Friday, November 03, 2006

A great high priest

There is a great line in today's reading from Hebrews 5. In contrast to Jesus, the great high priest from yesterday's reading, this line is talking about human priests that are still here on earth:
He can deal gently with the ignorant and the wayward, since he himself is beset by weakness
Hebrews 5.2
I love this because it's such a great example of what I should be like.

When I encounter someone who is... well, who's like me in having certain weaknesses, the temptation is to be annoyed or impatient -- those are my weaknesses. But to be like a good high priest (not a bad high priest like Annas and Caiaphas were) I want to be aware of my weaknesses, rather than yielding to them. A good high priest is aware that he's beset (but not defeated) by his weaknesses.

I wanted to say something about one other part of this chapter. This is talking about Jesus:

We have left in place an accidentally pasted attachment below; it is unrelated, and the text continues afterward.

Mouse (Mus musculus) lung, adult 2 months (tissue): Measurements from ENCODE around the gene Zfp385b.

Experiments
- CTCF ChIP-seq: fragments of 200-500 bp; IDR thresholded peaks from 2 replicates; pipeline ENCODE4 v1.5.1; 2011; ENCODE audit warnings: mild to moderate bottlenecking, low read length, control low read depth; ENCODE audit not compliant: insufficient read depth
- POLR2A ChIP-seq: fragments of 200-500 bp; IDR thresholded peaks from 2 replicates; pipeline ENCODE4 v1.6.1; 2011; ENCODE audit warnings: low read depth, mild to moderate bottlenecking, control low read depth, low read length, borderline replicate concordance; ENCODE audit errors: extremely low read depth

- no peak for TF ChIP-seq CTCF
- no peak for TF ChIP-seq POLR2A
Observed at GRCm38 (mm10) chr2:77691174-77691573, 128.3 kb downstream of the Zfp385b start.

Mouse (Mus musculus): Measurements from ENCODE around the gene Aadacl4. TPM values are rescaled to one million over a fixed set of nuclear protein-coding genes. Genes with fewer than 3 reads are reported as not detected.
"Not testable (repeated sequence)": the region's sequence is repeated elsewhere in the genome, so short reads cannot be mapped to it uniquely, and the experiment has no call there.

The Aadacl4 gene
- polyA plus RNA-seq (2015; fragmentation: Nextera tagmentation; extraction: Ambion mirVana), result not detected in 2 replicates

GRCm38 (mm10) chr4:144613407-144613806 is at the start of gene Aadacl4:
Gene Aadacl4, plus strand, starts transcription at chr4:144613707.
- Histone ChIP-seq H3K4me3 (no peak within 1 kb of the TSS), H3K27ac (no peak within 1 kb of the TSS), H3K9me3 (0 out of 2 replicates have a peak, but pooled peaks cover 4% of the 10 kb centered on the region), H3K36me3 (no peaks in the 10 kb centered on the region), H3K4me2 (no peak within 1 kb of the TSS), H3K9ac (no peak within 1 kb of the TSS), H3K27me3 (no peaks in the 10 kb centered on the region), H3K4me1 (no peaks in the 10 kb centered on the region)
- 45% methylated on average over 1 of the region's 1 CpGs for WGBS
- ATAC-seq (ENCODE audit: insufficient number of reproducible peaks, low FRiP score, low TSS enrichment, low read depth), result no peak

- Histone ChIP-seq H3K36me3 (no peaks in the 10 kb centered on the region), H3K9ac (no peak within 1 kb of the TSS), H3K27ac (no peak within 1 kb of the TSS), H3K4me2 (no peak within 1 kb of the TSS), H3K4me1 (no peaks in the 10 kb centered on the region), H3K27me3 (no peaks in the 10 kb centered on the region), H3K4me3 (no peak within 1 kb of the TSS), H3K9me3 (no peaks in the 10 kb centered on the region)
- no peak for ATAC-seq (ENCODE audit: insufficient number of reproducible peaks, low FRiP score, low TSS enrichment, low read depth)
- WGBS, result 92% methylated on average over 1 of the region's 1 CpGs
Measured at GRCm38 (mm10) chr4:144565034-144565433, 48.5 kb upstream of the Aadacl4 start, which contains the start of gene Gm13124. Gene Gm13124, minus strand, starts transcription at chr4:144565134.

Although he was a son, he learned obedience from what he suffered and, once made perfect, he became the source of eternal salvation for all who obey him...
Hebrews 5.8-9
Now what does this mean? How could Jesus be other than perfect? I mean, how could he be "made perfect"?

Well, a few nights ago, the elder teen reminded me that the word translated "perfect" carries the meaning of "complete" or "full." In other words, there wasn't anything wrong with him before he was "made perfect." but he hadn't yet gone through all the experiences he was destined for. Only after those experiences could the writer say that Jesus "was tempted in all things as we were" (4.15). And it is good news that he was, because he can sympathize with our weaknesses - though not as a human high priest who has also fallen, but as the great high priest who has passed through the heavens.

And he's also the source of our eternal salvation.

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